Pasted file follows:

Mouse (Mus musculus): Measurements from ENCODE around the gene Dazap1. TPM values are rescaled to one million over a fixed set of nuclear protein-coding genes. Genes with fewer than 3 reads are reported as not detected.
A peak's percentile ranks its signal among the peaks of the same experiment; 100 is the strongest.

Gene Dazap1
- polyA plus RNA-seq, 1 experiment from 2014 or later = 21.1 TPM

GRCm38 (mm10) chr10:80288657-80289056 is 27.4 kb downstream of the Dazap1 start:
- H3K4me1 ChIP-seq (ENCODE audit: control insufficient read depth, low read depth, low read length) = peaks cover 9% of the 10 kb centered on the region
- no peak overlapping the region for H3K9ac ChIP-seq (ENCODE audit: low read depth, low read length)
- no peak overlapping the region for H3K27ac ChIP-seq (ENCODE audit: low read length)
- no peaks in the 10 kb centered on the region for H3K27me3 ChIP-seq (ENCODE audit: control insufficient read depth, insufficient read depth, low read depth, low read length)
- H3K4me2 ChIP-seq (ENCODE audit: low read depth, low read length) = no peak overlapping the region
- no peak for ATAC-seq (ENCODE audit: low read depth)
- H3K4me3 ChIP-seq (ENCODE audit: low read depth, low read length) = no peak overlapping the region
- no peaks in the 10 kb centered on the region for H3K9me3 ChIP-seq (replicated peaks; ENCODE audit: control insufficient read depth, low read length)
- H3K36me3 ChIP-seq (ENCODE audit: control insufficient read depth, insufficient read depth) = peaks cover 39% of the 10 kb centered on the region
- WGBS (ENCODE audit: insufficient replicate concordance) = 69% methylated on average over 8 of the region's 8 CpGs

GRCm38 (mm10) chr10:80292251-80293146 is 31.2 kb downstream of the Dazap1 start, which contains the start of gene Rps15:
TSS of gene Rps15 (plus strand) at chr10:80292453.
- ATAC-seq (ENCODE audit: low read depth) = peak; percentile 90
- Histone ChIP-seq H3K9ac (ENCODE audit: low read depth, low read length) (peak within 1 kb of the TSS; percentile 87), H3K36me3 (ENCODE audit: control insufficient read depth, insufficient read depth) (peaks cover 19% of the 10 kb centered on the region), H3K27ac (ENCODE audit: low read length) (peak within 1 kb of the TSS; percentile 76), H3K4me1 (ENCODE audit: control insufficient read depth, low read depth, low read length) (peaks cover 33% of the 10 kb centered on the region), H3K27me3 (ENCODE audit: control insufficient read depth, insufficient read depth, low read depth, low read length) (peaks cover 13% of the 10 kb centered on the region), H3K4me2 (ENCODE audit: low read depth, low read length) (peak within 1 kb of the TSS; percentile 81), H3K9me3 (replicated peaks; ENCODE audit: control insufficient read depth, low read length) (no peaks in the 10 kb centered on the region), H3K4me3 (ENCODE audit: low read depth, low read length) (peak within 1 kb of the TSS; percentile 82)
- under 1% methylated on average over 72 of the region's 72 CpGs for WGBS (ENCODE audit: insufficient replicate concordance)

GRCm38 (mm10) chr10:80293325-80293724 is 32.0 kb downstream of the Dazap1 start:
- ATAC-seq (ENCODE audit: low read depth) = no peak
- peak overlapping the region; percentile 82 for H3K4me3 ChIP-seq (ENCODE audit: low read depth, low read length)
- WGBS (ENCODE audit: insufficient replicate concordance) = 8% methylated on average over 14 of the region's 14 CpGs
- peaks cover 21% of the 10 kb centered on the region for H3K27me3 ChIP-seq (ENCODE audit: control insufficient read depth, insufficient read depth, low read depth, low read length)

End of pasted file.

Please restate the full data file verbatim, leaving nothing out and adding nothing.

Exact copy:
Mouse (Mus musculus): Measurements from ENCODE around the gene Dazap1. TPM values are rescaled to one million over a fixed set of nuclear protein-coding genes. Genes with fewer than 3 reads are reported as not detected.
A peak's percentile ranks its signal among the peaks of the same experiment; 100 is the strongest.

Gene Dazap1
- polyA plus RNA-seq, 1 experiment from 2014 or later = 21.1 TPM

GRCm38 (mm10) chr10:80288657-80289056 is 27.4 kb downstream of the Dazap1 start:
- H3K4me1 ChIP-seq (ENCODE audit: control insufficient read depth, low read depth, low read length) = peaks cover 9% of the 10 kb centered on the region
- no peak overlapping the region for H3K9ac ChIP-seq (ENCODE audit: low read depth, low read length)
- no peak overlapping the region for H3K27ac ChIP-seq (ENCODE audit: low read length)
- no peaks in the 10 kb centered on the region for H3K27me3 ChIP-seq (ENCODE audit: control insufficient read depth, insufficient read depth, low read depth, low read length)
- H3K4me2 ChIP-seq (ENCODE audit: low read depth, low read length) = no peak overlapping the region
- no peak for ATAC-seq (ENCODE audit: low read depth)
- H3K4me3 ChIP-seq (ENCODE audit: low read depth, low read length) = no peak overlapping the region
- no peaks in the 10 kb centered on the region for H3K9me3 ChIP-seq (replicated peaks; ENCODE audit: control insufficient read depth, low read length)
- H3K36me3 ChIP-seq (ENCODE audit: control insufficient read depth, insufficient read depth) = peaks cover 39% of the 10 kb centered on the region
- WGBS (ENCODE audit: insufficient replicate concordance) = 69% methylated on average over 8 of the region's 8 CpGs

GRCm38 (mm10) chr10:80292251-80293146 is 31.2 kb downstream of the Dazap1 start, which contains the start of gene Rps15:
TSS of gene Rps15 (plus strand) at chr10:80292453.
- ATAC-seq (ENCODE audit: low read depth) = peak; percentile 90
- Histone ChIP-seq H3K9ac (ENCODE audit: low read depth, low read length) (peak within 1 kb of the TSS; percentile 87), H3K36me3 (ENCODE audit: control insufficient read depth, insufficient read depth) (peaks cover 19% of the 10 kb centered on the region), H3K27ac (ENCODE audit: low read length) (peak within 1 kb of the TSS; percentile 76), H3K4me1 (ENCODE audit: control insufficient read depth, low read depth, low read length) (peaks cover 33% of the 10 kb centered on the region), H3K27me3 (ENCODE audit: control insufficient read depth, insufficient read depth, low read depth, low read length) (peaks cover 13% of the 10 kb centered on the region), H3K4me2 (ENCODE audit: low read depth, low read length) (peak within 1 kb of the TSS; percentile 81), H3K9me3 (replicated peaks; ENCODE audit: control insufficient read depth, low read length) (no peaks in the 10 kb centered on the region), H3K4me3 (ENCODE audit: low read depth, low read length) (peak within 1 kb of the TSS; percentile 82)
- under 1% methylated on average over 72 of the region's 72 CpGs for WGBS (ENCODE audit: insufficient replicate concordance)

GRCm38 (mm10) chr10:80293325-80293724 is 32.0 kb downstream of the Dazap1 start:
- ATAC-seq (ENCODE audit: low read depth) = no peak
- peak overlapping the region; percentile 82 for H3K4me3 ChIP-seq (ENCODE audit: low read depth, low read length)
- WGBS (ENCODE audit: insufficient replicate concordance) = 8% methylated on average over 14 of the region's 14 CpGs
- peaks cover 21% of the 10 kb centered on the region for H3K27me3 ChIP-seq (ENCODE audit: control insufficient read depth, insufficient read depth, low read depth, low read length)